The Department of Telecom (DoT) made amendments to the Unified License Agreement on December 21, extending them to other forms of telecom permits on December 22. The amendments ask telecom and internet service providers to extend the duration of archiving call data and internet usage records of customers to two years from one year, citing security reasons. The changes were made under Clause No. 39.20 of the licence agreement that the DoT has with the operators. According to sources, the request for additional time was made by multiple security agencies.
“The licensee shall maintain all commercial records/call detail record/exchange detail record/IP detail record with record to the communications exchanged on the network. Such records shall be archived for at least two years for scrutiny by the licensor for security reasons…,” the DoT circular said.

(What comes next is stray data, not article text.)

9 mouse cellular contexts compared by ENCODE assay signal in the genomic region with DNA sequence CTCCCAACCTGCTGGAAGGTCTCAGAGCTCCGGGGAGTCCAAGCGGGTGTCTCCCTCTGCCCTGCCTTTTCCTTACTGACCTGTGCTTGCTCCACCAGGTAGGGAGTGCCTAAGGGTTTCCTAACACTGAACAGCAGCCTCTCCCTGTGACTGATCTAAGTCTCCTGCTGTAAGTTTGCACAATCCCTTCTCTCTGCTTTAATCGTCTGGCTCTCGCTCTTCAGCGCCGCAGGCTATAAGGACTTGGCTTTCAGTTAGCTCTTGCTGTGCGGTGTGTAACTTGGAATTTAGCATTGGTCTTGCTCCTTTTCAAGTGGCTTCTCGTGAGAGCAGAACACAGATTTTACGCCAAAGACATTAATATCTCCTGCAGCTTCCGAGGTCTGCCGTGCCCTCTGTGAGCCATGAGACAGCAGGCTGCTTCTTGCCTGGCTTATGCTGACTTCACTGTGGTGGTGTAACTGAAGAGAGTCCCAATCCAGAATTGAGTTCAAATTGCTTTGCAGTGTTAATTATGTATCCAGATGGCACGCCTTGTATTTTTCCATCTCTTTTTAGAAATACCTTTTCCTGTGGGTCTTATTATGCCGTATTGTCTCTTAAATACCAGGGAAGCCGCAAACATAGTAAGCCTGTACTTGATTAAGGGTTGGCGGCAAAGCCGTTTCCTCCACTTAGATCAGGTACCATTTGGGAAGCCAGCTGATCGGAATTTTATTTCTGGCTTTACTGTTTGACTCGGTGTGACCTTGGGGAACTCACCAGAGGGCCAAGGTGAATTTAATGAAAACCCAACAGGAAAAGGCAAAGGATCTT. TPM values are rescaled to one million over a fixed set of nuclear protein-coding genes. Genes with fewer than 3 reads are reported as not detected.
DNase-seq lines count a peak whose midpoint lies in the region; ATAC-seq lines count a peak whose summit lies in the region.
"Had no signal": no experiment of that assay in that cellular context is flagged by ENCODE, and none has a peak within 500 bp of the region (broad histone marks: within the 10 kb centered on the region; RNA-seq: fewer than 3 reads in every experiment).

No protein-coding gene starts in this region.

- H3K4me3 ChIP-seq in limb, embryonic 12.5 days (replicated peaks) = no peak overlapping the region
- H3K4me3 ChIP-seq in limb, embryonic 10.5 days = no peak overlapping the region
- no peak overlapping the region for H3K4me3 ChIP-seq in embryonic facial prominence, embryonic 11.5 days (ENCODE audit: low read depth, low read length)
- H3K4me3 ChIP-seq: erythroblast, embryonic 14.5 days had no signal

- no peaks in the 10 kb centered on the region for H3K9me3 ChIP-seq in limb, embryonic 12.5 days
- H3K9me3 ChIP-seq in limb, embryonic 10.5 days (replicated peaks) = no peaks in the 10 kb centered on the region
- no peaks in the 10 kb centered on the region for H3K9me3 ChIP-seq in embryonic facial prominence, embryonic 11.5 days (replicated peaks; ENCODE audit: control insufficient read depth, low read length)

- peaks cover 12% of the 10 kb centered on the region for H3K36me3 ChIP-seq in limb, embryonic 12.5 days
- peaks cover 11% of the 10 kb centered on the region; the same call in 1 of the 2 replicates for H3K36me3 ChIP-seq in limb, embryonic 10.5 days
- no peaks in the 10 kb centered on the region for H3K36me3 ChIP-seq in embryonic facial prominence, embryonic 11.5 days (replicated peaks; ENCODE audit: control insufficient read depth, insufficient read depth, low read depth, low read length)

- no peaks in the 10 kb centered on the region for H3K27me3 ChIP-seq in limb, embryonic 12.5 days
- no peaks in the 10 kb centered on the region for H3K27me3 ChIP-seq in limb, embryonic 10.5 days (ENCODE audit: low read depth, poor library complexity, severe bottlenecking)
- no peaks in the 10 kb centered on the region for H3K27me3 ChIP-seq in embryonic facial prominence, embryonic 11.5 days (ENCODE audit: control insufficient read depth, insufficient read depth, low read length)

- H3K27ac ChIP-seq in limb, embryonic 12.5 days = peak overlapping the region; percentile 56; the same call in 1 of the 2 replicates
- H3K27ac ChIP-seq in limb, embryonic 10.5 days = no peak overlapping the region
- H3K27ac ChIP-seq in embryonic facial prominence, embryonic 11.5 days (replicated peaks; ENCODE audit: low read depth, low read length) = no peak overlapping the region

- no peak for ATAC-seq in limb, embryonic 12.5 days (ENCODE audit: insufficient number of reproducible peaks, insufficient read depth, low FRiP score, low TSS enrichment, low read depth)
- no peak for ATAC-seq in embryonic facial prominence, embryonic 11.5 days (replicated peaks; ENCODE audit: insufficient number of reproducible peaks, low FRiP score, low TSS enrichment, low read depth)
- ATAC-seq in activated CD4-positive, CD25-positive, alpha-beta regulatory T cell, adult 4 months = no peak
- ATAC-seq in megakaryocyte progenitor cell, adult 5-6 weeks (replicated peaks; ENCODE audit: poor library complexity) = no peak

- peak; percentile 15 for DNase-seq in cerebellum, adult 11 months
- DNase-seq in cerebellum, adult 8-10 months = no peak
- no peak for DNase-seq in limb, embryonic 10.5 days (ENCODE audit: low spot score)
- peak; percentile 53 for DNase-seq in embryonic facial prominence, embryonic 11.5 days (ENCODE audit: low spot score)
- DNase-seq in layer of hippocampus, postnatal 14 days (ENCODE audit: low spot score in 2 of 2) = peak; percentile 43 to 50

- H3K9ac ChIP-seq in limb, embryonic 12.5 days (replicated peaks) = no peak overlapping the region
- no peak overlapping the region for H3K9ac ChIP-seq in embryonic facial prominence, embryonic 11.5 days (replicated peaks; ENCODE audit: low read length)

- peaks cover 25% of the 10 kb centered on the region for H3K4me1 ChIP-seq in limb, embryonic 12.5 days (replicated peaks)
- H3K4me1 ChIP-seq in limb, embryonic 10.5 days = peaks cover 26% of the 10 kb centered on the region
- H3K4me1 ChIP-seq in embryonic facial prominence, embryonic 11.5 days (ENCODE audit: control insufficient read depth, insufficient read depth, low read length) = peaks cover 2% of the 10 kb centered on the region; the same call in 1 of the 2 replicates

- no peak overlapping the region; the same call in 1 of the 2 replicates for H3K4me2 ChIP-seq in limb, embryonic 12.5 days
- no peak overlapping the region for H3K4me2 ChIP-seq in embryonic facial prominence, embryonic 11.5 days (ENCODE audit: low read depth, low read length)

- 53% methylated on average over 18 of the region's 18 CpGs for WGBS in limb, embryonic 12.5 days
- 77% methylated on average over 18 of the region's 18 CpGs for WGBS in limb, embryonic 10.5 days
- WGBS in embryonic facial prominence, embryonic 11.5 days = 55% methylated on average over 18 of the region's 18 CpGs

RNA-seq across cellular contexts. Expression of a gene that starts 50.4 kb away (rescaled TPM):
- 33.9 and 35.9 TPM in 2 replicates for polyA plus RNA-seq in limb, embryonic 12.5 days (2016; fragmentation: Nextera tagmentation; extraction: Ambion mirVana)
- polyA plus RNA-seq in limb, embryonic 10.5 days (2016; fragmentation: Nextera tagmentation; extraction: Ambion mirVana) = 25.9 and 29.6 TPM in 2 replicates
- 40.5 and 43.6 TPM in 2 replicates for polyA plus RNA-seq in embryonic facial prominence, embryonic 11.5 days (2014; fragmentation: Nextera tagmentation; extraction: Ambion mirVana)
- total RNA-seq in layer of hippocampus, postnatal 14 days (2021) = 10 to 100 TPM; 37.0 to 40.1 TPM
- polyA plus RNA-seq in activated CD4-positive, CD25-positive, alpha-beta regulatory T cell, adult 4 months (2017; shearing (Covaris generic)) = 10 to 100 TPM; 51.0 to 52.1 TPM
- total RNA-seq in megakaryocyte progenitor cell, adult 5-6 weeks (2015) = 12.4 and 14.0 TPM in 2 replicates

The telecom companies may destroy the stored data if there is no direction from the DoT thereafter. The circular said that the amendment is necessary for “public interest or in the interest of the security of the state or for the proper conduct of the telegraphs”.
The list of internet data records of subscribers that operators need to preserve includes login and logout details of all subscribers for services provided such as internet access, e-mail, internet telephony services like calls made from mobile applications or wifi calling in addition to the usual IP details. Earlier the rules mandated the archive call data and internet usage records for at least one year.
“It is a procedural order. Many security agencies pointed out to us that they needed data even after a year since most investigations take more than that to be completed. We had a meeting with all service providers who agreed to keep the data for the extended period,” a senior DoT official said.
The licence condition also goes on to mandate that the commercial and call detail records be provided by mobile companies to law-enforcement agencies and to various courts upon their specific requests or directions, for which there is a laid-down protocol.